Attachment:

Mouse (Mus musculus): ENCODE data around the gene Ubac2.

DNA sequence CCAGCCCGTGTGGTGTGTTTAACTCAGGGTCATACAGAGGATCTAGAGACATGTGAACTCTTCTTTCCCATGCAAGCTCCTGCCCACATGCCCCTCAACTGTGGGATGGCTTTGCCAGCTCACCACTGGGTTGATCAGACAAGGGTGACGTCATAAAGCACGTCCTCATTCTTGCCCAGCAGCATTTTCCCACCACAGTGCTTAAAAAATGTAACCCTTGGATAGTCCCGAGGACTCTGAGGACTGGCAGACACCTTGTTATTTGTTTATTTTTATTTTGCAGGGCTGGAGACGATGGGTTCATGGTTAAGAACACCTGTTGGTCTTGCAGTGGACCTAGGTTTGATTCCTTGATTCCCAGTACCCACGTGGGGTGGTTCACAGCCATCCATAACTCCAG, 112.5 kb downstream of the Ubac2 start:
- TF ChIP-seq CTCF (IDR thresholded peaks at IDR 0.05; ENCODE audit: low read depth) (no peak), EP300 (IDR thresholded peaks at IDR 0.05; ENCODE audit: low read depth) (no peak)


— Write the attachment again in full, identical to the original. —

Mouse (Mus musculus): ENCODE data around the gene Ubac2.

DNA sequence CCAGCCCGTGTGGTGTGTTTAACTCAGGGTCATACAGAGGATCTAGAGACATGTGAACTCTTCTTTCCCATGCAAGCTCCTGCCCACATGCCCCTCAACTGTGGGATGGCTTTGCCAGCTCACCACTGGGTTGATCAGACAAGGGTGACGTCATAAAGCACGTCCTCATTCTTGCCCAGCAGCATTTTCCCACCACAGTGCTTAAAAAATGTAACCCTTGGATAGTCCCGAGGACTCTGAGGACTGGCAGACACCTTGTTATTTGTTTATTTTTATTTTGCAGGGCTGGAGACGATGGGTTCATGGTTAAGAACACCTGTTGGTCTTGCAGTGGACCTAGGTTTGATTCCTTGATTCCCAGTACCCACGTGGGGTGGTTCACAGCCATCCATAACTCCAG, 112.5 kb downstream of the Ubac2 start:
- TF ChIP-seq CTCF (IDR thresholded peaks at IDR 0.05; ENCODE audit: low read depth) (no peak), EP300 (IDR thresholded peaks at IDR 0.05; ENCODE audit: low read depth) (no peak)